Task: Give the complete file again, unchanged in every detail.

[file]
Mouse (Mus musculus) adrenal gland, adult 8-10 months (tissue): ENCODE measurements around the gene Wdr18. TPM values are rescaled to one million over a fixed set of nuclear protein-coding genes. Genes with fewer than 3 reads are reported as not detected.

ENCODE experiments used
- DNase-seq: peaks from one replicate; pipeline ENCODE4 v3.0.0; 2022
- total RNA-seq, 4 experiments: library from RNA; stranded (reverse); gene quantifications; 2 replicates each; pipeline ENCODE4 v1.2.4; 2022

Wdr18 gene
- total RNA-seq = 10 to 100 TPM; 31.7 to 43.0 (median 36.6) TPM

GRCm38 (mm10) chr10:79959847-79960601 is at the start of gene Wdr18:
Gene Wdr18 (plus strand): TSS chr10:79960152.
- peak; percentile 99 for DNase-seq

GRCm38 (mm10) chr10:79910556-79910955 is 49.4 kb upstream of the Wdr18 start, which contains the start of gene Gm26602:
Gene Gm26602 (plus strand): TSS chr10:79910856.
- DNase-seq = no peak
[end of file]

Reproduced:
Mouse (Mus musculus) adrenal gland, adult 8-10 months (tissue): ENCODE measurements around the gene Wdr18. TPM values are rescaled to one million over a fixed set of nuclear protein-coding genes. Genes with fewer than 3 reads are reported as not detected.

ENCODE experiments used
- DNase-seq: peaks from one replicate; pipeline ENCODE4 v3.0.0; 2022
- total RNA-seq, 4 experiments: library from RNA; stranded (reverse); gene quantifications; 2 replicates each; pipeline ENCODE4 v1.2.4; 2022

Wdr18 gene
- total RNA-seq = 10 to 100 TPM; 31.7 to 43.0 (median 36.6) TPM

GRCm38 (mm10) chr10:79959847-79960601 is at the start of gene Wdr18:
Gene Wdr18 (plus strand): TSS chr10:79960152.
- peak; percentile 99 for DNase-seq

GRCm38 (mm10) chr10:79910556-79910955 is 49.4 kb upstream of the Wdr18 start, which contains the start of gene Gm26602:
Gene Gm26602 (plus strand): TSS chr10:79910856.
- DNase-seq = no peak